“Paddington” is a delight for the entire family

Initially I had no desire to see “Paddington” in 2014 for any reason other than to review it for this series. Having only a passing knowledge of the children’s book “Paddington Bear”, I assumed it was purely for kids and I wouldn’t have any interest. But then it did amazingly well at the box office. And people were talking about it. And I said to myself, “Really…? Maybe I should see it then.” Then, four years later, “Paddington 2” hits theaters and even more people are talking about it, namely popular comedians from one of my favorite podcasts, “Never Not Funny with Jimmy Pardo”. And I tend to take their reviews to heart. So, the other night when the wife wasn’t feeling well, we snuggled up in bed and watched the first “Paddington” and I’m happy to say it is delightful!

We begin with an unknown explorer’s voice over and old film reel. He’s exploring darkest Peru and comes upon a previously unknown species of bear. As he’s about to take aim and claim his specimen prize, another bear playfully takes his gun away and removes a scorpion from his shirt. He learns the bears are incredibly intelligent, can learn English, and have a perhaps more than slight affinity for marmalade. When wishing them fair well, he tells them they will always be welcome should they ever come to London.

Years later, his bear pals Lucy and Pastuzo now live with their nephew (voiced by Ben Whishaw, “Skyfall”, “The Lobster”), happily spending their days together and patiently waiting for Marmalade Day, when the oranges are rip. Tragedy strikes when an earthquake rocks the forest, forcing Lucy and her nephew underground into their shelter. Pastuzo isn’t as lucky. Lucy decides to send her nephew to London stowed aboard a cargo ship while she will move into the Home for Retired Bears. With only Pastuzo’s red hat and a suitcase full of marmalade (oh, and an emergency marmalade sandwich in his hat, just in case), the small bear makes his voyage across the sea to London and directly to Paddington Station where he does his best to find someone who will give him a home.

He’s met by the Brown family who take him in “only for the night”, as Mr. Brown (Hugh Bonneville, “Downton Abbey”) insists. However Mrs. Brown (Sally Hawkins, “The Shape of Water”) says he can stay as long as he needs and also names him Paddington, after the station where they met. This scene also features the first laugh-out-loud joke of the movie, “You want to name him ketchup?!”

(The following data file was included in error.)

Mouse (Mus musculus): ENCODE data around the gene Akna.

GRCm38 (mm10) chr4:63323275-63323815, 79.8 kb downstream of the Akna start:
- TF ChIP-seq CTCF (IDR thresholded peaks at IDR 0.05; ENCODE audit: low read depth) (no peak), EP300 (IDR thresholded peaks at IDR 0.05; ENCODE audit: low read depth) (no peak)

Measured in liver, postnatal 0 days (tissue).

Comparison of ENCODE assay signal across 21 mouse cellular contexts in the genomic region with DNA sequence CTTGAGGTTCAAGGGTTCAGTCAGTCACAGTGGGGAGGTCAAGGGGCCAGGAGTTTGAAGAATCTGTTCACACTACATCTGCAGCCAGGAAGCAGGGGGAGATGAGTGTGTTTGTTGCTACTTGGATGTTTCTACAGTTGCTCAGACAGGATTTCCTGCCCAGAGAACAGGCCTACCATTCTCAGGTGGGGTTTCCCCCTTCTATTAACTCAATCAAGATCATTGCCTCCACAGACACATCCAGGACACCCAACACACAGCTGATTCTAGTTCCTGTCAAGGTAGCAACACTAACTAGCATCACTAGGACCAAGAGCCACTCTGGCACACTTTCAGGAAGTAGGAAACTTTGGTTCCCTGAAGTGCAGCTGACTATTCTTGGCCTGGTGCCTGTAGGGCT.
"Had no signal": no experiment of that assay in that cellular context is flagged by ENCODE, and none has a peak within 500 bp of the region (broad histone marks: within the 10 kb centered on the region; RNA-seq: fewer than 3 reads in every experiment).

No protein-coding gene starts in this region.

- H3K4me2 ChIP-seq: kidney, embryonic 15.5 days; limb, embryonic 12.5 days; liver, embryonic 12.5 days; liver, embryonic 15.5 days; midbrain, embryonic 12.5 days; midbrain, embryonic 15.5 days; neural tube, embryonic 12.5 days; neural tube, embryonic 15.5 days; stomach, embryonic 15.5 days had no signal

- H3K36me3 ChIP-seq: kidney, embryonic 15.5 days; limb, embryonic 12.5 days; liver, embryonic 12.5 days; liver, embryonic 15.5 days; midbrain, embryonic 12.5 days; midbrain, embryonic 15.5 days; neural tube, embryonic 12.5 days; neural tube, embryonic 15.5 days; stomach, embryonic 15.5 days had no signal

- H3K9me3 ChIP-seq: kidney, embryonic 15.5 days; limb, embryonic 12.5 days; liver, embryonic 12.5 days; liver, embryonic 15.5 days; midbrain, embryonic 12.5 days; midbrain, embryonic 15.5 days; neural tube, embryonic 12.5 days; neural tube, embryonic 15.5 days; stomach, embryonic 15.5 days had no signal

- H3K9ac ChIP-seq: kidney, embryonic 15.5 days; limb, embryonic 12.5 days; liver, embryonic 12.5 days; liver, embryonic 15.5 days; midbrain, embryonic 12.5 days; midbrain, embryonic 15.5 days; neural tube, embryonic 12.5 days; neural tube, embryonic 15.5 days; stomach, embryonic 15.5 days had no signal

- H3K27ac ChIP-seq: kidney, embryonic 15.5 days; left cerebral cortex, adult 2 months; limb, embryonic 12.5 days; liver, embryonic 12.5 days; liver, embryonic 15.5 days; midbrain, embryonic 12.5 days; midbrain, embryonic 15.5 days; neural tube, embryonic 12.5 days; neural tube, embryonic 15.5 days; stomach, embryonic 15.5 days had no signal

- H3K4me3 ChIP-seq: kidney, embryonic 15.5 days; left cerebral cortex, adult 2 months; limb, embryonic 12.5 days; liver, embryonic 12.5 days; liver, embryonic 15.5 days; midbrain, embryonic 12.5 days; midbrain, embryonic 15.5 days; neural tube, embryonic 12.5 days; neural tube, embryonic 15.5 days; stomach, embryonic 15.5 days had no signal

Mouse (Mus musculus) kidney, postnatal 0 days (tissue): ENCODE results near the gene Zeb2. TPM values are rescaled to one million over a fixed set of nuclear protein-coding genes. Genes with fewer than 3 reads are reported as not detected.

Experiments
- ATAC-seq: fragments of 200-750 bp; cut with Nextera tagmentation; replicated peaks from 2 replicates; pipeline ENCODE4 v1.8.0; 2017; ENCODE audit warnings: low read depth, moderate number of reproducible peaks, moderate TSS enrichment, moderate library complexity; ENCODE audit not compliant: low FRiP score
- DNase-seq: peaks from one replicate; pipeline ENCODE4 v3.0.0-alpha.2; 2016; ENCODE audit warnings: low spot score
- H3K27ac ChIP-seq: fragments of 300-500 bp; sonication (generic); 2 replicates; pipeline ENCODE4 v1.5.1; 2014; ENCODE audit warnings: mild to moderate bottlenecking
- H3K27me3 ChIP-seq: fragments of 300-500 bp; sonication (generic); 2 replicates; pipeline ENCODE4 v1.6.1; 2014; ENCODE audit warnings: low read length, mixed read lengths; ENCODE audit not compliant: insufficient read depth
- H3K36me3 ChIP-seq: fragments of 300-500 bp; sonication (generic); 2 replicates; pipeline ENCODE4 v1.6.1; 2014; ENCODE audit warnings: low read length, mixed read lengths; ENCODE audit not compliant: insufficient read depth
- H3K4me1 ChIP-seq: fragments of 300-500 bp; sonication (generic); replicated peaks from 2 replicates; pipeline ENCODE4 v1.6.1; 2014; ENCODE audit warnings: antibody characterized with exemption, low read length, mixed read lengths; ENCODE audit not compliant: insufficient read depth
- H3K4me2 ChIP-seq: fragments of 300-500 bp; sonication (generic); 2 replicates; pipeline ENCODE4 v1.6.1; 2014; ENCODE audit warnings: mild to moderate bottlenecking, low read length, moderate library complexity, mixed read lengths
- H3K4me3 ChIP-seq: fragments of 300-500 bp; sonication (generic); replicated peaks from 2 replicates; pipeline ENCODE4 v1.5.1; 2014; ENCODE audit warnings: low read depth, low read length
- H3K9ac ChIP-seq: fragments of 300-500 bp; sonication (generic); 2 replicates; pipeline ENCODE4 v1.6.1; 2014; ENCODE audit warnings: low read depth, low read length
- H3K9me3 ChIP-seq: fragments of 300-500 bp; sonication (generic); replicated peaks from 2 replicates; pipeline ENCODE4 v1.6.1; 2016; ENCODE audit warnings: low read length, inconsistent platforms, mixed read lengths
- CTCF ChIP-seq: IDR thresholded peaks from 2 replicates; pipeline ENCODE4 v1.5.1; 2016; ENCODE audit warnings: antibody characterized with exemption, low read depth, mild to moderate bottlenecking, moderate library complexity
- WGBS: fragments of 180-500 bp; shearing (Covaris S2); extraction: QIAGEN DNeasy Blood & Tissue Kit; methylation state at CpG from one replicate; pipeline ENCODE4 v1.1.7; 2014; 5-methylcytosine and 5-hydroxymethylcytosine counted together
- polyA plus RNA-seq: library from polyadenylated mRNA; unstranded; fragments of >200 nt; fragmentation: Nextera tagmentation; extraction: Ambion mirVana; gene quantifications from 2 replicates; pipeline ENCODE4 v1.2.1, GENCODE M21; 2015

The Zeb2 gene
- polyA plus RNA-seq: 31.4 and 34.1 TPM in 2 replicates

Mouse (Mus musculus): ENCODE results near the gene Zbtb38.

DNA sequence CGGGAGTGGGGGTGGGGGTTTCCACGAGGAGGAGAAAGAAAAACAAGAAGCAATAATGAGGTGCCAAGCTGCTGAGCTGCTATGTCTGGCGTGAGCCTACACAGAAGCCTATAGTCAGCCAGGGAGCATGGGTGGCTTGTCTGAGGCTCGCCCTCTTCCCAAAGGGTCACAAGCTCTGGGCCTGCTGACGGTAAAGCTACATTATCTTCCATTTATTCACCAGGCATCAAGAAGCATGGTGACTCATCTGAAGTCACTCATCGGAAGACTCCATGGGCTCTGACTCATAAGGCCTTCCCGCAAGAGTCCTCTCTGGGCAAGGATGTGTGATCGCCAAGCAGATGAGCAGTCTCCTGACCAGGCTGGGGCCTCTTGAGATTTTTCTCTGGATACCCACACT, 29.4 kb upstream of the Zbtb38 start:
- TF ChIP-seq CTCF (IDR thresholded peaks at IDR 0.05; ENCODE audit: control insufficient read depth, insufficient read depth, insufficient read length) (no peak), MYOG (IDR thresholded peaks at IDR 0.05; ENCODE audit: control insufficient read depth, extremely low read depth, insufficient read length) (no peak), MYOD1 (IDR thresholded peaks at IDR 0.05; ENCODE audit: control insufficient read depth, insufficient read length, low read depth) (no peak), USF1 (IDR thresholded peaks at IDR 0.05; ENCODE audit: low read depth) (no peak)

Paddington’s goal is to find the explorer who first found his aunt and uncle, so with the Brown’s help, he sets out to find him. Mr. Brown takes him to the Geographers’ Guild to hopefully find the name of the explorer and, when faced with a stiff refusal from the receptionist, Mr. Brown disguises himself as a cleaning woman (ala Mrs. Doubtfire, and just as funny) and they sneak in. They learn the explorer’s name was Montgomery Clyde and Paddington sets out to find him.

Meanwhile, maniacal taxidermist Millicent Clyde (Nicole Kidman) is a collector of rare and exotic animals for the Natural History Museum and she catches wind of Paddington’s arrival in London. She breaks into the Browns’ home when they aren’t home with the help of their nosey neighbor Mr. Curry (Peter Capaldi, “Doctor Who”) and tries to kidnap him. After a fire is started in their kitchen, Mr. Brown insists Paddington must find a new home as soon as possible.

Hilarity and antics ensue. A powerhouse of British talent and wall-to-wall laughs for kids and adults, I was shocked how much I enjoyed this movie! The previews didn’t really do it justice for me as they made it seem like a “paycheck” movie for the adult actors and silly laughs for the kid viewers. I was pleasantly surprised! Also, seeing Hugh Bonneville in a comedic role was a real treat as I’ve only ever really seen him on “Downton Abbey” and “Notting Hill” which is probably the only comedic turn I’ve seen of his career. Hawkins is adorable as always, and smaller roles from the likes of Jim Broadbent (“Moulin Rouge”, “Harry Potter and the Half Blood Prince”) and Capaldi keep things interesting and keep the story moving. And at only 95 minutes, it’s the perfect length for a fun family movie. Highly recommend!


Rating: 4 out of 5 Snack Packs

Lincoln L. Hayes is an actor and filmmaker living in Vermont. The latest season of his web series “Boyfriend Training” is nearly finished and you can find the first two seasons on his website: http://www.lincolnlhayes.com

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